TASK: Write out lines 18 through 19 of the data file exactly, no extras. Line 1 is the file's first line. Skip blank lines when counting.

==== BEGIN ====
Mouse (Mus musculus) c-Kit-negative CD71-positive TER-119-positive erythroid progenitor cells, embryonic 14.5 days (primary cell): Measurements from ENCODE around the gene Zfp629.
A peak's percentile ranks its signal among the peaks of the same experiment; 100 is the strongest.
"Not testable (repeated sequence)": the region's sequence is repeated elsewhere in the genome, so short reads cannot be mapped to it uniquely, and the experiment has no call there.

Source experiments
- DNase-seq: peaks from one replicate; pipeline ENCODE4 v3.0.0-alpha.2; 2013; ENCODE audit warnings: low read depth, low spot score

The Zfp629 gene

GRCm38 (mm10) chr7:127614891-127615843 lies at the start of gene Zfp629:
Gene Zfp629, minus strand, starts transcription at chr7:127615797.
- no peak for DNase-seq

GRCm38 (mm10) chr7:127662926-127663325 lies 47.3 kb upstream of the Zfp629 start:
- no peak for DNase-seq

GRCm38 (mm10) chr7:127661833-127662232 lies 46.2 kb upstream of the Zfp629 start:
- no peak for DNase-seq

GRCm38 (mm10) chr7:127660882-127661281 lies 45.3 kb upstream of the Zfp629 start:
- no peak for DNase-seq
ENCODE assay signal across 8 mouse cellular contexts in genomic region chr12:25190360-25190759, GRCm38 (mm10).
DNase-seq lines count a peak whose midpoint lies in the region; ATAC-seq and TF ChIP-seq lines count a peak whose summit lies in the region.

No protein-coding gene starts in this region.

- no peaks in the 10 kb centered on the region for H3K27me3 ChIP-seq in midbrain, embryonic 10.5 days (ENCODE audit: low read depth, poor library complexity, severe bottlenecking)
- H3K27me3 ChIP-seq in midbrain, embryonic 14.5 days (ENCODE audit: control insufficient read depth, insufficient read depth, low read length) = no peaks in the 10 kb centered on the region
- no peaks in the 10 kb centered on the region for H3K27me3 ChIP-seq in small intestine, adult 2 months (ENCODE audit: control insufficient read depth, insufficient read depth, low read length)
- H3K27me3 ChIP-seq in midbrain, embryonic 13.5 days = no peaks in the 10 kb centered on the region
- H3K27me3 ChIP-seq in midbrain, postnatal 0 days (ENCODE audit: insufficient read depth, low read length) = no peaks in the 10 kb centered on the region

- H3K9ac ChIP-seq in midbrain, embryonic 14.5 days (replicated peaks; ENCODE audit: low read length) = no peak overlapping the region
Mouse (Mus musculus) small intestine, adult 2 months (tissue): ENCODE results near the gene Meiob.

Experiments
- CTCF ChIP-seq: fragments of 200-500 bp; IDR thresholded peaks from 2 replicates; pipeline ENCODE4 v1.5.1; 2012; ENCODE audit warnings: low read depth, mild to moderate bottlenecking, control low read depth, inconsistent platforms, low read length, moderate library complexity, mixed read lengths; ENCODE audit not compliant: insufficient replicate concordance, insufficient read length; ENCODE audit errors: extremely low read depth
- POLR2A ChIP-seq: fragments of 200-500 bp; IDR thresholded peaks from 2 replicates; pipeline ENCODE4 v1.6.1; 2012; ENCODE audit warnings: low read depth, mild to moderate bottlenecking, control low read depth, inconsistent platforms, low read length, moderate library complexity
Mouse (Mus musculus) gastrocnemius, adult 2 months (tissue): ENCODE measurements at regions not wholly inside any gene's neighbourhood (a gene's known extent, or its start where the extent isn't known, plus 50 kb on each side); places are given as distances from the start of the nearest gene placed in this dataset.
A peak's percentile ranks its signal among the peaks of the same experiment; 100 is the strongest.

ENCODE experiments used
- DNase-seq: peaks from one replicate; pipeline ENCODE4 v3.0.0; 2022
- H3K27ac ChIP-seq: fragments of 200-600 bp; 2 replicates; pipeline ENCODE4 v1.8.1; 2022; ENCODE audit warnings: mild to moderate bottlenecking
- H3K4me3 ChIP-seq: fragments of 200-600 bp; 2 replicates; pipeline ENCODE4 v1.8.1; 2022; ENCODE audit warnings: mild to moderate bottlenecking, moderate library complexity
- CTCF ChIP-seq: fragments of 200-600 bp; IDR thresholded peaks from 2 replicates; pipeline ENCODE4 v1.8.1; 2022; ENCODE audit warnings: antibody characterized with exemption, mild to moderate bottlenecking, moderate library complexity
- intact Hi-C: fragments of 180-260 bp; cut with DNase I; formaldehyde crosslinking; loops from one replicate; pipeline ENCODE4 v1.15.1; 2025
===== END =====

No protein-coding gene starts in this region.

- no peaks in the 10 kb centered on the region for H3K27me3 ChIP-seq in midbrain, embryonic 10.5 days (ENCODE audit: low read depth, poor library complexity, severe bottlenecking)